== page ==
Similar to drip systems, although much less expensive. Soaker hoses release water directly into the soil, and the water conservation benefits are the same as with drip systems. There are various types of hoses made of plastic, rubber or canvas. Some are designed to permeate water through their entire surface and others have tiny holes. They can be moved throughout the garden and turned on and off manually, or left in place and hooked up to a timer-controlled valve.
I have been watching TOH since 2014 and really love the show and crew! I have severe health issues and am limited in what I can do. The show has given me the courage and trust to completely rebuild my bathroom and toilet. It was hard work, and when needed, friends and family helped me out. You guys keep my creative mind bussy, thank you so much for this! Greeting from the Netherlands!
If you didn't prune back your perennials last fall, they're probably looking pretty ugly as spring sets in. Many perennials prefer to be left standing throughout the winter, for extra protection. But by definition, herbaceous perennials will die back to the ground during winter. If you did leave your perennials standing last fall, once you start to see new growth at the base of the plants, it's safe to begin removing winter mulch and pruning them down to ground level.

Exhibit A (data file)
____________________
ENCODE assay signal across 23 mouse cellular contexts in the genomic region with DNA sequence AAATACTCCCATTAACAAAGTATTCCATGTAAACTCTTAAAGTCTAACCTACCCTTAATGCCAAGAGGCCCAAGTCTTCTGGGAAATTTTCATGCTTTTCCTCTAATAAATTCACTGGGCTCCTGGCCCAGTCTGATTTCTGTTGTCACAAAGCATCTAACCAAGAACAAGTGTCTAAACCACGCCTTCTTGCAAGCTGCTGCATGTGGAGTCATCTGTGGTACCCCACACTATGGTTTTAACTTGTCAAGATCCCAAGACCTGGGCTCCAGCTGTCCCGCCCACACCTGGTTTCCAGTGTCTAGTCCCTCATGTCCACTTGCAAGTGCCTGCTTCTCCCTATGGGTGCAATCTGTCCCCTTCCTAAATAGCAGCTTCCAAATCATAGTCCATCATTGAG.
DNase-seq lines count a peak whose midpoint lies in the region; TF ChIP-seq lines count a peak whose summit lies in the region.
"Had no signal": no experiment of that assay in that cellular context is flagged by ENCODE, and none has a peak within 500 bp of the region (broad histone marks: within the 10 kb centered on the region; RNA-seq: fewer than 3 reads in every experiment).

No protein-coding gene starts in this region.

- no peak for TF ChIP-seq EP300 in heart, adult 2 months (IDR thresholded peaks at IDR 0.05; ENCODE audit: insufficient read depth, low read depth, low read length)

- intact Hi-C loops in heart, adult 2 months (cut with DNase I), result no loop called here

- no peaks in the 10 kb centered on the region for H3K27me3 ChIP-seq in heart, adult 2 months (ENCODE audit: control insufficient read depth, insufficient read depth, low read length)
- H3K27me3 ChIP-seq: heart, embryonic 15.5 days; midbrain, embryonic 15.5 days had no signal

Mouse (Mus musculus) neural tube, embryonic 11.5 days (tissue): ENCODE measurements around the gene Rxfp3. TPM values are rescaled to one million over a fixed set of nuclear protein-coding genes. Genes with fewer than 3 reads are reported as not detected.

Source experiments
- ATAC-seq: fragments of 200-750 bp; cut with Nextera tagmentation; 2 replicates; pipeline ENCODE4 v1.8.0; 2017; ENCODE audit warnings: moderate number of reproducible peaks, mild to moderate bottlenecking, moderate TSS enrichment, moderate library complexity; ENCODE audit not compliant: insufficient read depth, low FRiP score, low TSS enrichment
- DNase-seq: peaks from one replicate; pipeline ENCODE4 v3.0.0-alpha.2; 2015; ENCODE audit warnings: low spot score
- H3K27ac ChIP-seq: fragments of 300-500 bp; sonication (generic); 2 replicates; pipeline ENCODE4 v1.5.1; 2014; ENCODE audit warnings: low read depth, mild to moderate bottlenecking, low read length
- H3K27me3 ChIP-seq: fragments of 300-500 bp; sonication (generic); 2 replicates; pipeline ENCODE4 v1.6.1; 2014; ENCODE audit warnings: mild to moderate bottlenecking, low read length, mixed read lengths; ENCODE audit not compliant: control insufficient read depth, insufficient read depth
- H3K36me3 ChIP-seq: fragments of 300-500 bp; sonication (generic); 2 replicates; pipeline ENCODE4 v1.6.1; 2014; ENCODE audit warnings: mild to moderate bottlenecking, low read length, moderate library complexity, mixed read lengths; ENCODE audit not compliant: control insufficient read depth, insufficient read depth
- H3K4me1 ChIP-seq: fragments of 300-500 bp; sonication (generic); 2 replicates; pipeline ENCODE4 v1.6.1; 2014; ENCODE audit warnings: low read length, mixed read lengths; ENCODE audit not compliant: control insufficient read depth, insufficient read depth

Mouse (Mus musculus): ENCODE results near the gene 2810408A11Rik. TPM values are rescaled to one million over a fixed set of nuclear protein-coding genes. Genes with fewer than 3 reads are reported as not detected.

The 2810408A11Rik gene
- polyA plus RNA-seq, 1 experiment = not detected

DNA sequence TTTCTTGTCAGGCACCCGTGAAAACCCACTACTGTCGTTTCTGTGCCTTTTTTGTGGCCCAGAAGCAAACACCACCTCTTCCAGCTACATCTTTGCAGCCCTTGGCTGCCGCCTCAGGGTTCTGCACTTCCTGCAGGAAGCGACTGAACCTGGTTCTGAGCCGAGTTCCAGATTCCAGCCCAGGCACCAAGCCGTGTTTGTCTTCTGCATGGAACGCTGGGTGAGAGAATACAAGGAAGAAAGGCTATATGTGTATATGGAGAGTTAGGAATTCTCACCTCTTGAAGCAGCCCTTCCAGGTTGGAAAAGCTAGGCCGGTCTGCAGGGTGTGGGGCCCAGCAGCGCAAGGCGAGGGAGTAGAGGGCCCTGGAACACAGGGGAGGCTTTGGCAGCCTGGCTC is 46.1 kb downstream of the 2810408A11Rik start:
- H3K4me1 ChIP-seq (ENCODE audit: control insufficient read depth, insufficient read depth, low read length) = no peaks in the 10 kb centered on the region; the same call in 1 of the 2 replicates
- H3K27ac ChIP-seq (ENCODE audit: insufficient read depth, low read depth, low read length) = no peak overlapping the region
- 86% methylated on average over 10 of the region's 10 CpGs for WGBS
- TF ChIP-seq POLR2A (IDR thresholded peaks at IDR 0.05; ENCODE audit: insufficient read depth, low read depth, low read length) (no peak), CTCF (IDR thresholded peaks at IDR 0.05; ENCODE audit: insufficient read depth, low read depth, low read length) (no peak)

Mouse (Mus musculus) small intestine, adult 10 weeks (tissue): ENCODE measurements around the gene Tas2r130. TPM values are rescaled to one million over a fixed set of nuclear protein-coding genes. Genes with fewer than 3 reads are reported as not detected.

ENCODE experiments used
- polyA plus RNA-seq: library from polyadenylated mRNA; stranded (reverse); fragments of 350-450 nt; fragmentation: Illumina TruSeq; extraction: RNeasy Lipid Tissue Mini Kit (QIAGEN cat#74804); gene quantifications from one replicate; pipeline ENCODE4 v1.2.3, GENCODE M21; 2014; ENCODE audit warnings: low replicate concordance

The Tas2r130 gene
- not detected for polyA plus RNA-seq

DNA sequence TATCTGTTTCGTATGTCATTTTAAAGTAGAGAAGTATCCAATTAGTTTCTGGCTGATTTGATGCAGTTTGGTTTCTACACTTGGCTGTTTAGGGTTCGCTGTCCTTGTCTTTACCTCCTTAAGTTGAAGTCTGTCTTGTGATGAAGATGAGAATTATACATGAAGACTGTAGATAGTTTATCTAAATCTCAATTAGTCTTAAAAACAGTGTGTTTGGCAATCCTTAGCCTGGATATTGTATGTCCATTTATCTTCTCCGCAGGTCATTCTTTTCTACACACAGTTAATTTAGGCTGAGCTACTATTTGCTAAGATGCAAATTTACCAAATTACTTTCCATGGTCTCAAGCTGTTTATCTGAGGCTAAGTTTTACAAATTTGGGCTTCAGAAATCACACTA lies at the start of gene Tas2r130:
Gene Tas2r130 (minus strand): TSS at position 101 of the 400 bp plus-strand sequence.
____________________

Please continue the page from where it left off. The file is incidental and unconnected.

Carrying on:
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Kits combine the components you need for specific applications. You can find kits to create systems for vegetable gardens, flower beds, container plants and landscape plants such as trees and shrubs. Some kits allow you to expand the system as your irrigation needs grow. Other kits provide repair parts or let you convert pop-up sprinklers to drip irrigation.
Great comments, Eileen. We agree that leaving the leaves in place is great for your garden (and all the critters living in it), as long as they don’t pile up too thickly over the crowns of your plants. And we also agree that over mulching disrupts native, ground-nesting bees. Here are two other articles you might find interesting that talk about habitat gardening for pollinators and other beneficial insects: